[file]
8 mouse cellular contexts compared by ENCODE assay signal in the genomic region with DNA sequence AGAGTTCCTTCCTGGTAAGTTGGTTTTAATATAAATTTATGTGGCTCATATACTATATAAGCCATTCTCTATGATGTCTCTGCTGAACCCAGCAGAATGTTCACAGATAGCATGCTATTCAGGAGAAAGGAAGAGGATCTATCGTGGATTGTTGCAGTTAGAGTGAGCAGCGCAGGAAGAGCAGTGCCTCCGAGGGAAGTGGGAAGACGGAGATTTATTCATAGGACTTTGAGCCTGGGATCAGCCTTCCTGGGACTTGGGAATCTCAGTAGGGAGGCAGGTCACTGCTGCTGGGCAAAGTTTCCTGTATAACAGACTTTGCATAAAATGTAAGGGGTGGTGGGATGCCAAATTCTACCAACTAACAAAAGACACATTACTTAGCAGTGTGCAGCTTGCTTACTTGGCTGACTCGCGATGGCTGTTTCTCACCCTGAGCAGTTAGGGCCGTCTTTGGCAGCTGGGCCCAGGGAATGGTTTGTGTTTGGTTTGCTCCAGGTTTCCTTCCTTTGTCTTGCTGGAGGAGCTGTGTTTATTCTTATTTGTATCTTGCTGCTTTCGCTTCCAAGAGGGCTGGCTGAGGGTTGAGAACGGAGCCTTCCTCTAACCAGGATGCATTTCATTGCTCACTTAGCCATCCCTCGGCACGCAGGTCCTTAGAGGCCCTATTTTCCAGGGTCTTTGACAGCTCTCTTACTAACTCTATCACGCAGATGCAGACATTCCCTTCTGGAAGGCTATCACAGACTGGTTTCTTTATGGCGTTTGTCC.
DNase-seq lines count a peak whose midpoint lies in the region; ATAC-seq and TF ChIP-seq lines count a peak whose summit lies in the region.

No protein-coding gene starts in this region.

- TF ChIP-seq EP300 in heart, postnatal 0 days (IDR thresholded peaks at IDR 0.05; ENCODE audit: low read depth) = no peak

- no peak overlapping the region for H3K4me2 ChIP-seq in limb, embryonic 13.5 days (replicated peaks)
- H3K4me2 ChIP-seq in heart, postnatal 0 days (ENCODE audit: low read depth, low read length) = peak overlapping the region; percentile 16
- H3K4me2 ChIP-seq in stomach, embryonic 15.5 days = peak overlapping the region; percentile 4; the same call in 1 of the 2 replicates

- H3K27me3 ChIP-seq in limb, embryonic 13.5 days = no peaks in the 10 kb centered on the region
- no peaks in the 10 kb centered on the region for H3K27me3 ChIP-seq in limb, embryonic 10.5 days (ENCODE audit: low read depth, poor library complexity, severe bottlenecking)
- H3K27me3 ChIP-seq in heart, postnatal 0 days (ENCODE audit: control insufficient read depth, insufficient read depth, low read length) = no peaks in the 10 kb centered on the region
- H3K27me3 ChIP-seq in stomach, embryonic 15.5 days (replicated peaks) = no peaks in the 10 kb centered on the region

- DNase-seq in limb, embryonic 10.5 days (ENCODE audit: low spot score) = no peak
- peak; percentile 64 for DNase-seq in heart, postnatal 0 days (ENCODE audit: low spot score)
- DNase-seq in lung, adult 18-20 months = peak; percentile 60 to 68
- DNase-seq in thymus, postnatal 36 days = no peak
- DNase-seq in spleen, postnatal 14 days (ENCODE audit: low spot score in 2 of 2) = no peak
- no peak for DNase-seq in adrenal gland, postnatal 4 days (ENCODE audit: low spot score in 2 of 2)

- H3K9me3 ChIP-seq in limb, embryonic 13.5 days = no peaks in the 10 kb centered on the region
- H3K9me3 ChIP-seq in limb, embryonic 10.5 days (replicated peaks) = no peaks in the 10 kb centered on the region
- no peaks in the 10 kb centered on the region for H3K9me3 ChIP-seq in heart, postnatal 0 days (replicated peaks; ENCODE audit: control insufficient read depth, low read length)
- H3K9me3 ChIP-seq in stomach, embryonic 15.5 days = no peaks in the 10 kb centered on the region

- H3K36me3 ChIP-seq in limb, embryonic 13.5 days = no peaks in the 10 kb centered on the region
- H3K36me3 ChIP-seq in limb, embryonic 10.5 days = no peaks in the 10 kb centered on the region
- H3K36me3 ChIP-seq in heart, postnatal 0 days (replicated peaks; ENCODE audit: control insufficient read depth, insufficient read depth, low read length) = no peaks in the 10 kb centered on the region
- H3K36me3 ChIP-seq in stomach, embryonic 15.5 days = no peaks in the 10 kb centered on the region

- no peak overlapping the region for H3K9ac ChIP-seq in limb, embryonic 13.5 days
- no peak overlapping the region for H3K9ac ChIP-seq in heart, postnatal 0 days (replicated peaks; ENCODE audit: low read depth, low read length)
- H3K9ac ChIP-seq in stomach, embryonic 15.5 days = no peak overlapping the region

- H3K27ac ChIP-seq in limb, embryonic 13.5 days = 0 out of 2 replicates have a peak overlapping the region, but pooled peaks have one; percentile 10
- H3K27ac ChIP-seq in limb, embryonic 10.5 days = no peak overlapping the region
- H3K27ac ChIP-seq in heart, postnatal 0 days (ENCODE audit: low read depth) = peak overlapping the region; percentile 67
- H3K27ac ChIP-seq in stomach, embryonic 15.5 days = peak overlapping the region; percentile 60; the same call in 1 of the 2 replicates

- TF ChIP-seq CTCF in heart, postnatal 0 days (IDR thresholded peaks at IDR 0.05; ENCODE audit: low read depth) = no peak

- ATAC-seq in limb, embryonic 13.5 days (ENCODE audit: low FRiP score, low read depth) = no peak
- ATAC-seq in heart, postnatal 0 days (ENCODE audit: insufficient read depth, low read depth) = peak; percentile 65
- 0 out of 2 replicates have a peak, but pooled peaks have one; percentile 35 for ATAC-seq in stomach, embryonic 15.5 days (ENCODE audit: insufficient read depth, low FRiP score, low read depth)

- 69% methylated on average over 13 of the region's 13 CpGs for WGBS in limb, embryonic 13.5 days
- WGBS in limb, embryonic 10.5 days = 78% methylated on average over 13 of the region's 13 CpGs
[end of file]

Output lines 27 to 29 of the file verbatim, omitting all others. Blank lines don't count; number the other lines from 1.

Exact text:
- no peak overlapping the region for H3K9ac ChIP-seq in heart, postnatal 0 days (replicated peaks; ENCODE audit: low read depth, low read length)
- H3K9ac ChIP-seq in stomach, embryonic 15.5 days = no peak overlapping the region

- H3K27ac ChIP-seq in limb, embryonic 13.5 days = 0 out of 2 replicates have a peak overlapping the region, but pooled peaks have one; percentile 10